Track One Conflict Management in Cross-border Pastoral Conflicts: A case study of the Pokot-Karimojong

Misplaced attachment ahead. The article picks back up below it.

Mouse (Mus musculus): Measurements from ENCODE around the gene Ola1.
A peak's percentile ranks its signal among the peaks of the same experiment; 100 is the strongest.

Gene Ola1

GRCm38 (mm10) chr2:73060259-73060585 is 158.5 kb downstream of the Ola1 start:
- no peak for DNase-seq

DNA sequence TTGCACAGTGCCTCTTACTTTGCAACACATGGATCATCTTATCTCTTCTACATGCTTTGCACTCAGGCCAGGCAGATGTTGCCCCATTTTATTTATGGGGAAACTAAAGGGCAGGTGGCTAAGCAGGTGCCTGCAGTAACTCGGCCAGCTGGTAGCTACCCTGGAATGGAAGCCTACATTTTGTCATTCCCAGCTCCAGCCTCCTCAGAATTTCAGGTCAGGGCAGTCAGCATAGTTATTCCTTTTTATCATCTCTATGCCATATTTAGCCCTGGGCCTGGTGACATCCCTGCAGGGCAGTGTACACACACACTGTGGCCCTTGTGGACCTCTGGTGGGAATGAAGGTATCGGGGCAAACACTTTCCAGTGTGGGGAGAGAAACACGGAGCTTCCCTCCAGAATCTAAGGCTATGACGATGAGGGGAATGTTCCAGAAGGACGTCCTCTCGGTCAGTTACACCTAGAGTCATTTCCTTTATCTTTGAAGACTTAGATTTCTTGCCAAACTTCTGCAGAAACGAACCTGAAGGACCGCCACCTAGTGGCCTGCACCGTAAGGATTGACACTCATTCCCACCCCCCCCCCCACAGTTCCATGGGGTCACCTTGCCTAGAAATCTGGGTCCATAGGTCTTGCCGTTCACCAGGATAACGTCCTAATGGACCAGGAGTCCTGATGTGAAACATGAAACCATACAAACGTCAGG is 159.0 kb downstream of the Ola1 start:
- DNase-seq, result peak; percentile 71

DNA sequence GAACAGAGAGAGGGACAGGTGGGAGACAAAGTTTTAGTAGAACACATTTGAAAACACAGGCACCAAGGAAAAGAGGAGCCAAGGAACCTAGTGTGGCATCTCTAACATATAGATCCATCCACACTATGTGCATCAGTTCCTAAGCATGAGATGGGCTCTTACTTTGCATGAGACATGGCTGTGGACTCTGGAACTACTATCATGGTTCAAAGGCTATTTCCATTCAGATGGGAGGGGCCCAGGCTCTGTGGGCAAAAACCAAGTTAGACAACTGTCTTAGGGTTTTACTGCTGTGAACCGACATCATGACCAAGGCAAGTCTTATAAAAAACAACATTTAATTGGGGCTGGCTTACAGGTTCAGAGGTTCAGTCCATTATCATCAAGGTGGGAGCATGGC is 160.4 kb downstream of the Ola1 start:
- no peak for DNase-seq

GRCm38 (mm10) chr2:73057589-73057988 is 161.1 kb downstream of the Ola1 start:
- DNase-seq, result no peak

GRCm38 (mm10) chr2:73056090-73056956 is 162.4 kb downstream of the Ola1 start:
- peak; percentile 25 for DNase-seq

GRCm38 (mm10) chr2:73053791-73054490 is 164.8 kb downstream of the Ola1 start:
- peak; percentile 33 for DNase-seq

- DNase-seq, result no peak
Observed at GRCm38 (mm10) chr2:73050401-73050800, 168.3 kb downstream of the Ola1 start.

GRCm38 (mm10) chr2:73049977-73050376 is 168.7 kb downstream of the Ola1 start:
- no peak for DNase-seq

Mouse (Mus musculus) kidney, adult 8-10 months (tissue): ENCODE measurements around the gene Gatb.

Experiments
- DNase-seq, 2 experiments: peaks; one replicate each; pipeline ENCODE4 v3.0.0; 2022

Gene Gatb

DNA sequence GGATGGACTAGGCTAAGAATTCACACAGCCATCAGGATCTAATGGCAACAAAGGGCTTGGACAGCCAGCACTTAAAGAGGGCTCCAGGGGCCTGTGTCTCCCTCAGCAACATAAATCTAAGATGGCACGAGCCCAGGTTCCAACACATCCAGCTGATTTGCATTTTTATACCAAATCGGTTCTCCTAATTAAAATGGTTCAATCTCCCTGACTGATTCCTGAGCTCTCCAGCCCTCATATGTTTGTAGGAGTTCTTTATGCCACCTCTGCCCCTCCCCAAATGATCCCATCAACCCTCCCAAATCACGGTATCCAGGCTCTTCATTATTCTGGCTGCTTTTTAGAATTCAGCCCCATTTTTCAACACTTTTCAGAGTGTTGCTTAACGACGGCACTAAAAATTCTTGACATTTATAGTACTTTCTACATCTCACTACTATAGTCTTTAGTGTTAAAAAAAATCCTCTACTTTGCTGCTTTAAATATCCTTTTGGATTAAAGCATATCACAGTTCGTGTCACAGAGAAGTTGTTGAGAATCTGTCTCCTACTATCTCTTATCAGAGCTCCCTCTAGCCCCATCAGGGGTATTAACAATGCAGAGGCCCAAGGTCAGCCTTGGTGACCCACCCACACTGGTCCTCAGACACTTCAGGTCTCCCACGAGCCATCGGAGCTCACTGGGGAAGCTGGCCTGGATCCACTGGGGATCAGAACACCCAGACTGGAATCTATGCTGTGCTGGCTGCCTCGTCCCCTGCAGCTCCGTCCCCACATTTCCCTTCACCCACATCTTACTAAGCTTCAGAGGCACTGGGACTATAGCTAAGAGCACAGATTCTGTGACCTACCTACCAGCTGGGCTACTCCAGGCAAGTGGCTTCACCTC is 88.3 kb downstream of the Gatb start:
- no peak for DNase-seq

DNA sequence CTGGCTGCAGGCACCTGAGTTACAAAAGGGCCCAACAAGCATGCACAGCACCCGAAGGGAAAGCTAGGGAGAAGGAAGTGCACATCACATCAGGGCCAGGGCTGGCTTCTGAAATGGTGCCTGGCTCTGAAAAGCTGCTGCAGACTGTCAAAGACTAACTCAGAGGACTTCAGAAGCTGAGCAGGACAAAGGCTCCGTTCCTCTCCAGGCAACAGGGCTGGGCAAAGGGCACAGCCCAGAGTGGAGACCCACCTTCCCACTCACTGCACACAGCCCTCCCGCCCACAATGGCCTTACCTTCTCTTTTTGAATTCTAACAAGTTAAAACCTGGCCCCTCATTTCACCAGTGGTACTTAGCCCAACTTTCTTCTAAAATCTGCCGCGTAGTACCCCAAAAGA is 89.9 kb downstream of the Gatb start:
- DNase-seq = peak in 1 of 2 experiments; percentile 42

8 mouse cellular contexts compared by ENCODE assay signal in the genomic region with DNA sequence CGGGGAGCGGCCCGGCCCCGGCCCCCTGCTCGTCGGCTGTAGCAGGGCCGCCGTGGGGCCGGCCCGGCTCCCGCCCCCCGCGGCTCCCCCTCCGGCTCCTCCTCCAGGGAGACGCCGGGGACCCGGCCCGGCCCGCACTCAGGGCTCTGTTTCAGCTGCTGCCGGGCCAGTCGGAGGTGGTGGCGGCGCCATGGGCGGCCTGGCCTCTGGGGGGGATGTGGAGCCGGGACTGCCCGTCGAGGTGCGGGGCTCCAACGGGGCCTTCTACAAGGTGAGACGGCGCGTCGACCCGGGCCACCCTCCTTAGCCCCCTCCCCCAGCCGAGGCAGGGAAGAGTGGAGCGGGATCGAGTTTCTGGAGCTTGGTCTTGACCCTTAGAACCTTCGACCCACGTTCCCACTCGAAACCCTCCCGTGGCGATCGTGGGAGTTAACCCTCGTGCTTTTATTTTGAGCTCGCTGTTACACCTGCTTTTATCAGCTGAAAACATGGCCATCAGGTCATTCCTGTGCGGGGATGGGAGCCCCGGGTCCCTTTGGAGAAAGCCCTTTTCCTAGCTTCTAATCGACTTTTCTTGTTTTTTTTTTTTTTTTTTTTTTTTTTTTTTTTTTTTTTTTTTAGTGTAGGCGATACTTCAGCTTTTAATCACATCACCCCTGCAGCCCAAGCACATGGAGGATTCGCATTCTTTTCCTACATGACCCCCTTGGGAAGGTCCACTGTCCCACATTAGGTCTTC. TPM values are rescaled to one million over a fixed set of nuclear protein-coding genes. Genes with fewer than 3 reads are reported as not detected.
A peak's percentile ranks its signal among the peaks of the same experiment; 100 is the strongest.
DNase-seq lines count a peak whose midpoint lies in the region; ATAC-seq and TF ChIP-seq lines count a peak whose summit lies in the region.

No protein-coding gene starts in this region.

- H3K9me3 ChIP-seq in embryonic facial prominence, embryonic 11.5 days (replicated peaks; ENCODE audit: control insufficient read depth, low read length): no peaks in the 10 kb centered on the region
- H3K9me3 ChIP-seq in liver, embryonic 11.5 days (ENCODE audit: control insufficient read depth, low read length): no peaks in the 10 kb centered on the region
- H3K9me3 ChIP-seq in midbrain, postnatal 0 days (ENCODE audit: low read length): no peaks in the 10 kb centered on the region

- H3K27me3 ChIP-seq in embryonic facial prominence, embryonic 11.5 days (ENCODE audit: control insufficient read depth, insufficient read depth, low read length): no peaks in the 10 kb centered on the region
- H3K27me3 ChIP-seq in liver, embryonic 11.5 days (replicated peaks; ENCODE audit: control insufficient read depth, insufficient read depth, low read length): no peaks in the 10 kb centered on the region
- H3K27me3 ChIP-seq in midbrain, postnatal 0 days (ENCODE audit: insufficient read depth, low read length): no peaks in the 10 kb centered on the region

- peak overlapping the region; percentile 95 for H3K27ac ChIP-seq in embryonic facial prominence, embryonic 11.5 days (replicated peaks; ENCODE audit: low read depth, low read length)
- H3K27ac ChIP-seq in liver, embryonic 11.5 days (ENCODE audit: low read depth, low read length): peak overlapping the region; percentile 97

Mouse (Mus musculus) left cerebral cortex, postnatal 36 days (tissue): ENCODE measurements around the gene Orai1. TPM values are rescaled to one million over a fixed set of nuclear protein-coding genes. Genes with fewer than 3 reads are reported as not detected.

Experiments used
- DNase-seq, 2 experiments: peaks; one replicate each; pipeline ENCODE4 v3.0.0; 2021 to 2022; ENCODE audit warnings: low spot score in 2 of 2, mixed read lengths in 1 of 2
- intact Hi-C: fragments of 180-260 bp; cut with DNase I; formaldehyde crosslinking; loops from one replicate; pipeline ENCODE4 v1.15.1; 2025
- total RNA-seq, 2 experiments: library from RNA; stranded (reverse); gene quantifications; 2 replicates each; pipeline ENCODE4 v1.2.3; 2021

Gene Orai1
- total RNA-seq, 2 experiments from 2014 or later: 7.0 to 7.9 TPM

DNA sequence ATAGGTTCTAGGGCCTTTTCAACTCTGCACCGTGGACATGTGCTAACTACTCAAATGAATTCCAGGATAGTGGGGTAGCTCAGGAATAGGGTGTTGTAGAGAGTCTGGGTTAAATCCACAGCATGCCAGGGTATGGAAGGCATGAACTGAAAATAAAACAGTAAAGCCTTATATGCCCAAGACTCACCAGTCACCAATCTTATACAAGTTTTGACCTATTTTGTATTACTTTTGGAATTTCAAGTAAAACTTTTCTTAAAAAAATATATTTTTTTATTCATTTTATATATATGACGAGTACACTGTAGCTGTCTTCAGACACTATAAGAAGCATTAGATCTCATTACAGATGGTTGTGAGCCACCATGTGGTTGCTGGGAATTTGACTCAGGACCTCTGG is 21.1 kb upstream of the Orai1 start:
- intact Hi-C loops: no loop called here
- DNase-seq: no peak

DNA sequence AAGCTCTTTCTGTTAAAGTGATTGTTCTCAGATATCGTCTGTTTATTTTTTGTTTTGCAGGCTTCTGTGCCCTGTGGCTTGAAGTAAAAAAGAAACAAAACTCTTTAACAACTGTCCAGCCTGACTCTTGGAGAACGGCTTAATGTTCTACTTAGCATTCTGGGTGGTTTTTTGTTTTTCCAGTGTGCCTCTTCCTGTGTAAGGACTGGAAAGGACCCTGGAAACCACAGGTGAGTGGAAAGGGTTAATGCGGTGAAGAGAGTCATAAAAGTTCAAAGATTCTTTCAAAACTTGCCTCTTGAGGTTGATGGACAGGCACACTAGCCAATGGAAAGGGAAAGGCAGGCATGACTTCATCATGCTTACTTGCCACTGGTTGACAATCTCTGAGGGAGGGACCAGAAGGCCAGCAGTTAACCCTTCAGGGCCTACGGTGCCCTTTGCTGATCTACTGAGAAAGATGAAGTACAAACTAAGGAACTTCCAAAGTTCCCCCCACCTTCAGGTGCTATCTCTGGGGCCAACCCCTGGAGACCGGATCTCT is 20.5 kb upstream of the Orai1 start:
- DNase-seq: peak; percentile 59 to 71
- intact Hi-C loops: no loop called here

The search for sustainable peace among the cross-border pastoral communities who have for a long time engaged in armed cattle rustling has eluded practitioners and policymakers alike and still obtains as a major challenge to peace and security. This is more so in view of the fact that these conflicts especially in the Horn conflict system are complex, compounded by non-conventional features such as trans-nationalization, their commercialization, and the accompanying proliferation of actors as well as weapons leading to their intensification and escalation in scale and violence. Scholars of pastoral conflicts biased to the conflict research paradigm situate the ensuing violence in the context of a legitimate struggle for remedying oppressive structures that prevents people from achieving their full potentials. They see conflicts as organized to attempt to change the distribution of welfare and argue that violence is the cause of the difference between actual and potential human mental and somatic realizations and is built into the structures resulting in unequal life chances. A proliferation of state and non-state actors has variously applied different approaches and strategies in an attempt to cease hostilities or enable peaceful co-existence among the conflict parties, albeit with little success. Key among these is track one; the official, state-sponsored conflict management approach. This study argues for a principal role by track one actors towards conquest of these challenges to found sustainable peace. Track one conflict management responses, whose mainstay is power and deterrence have so far been ineffective and actors have been accused of lacking adequate focus on other critical imperatives necessary for nurturing sustainable peace. Track one aim for immediate results such as cessation of violence, with explicit possibility of use of power, including military force. Actors have employ strategies such as disarmament, arming of vigilante groups and border surveillance. They have occasionally imposed their will over the pastoral communities, introducing policies that are based on misinformed and unfounded notions that fail to respond to the needs of the people. These approaches are not acquiescent to conflicts with fundamental differences or root causes especially in protracted conflicts over non-negotiable needs.
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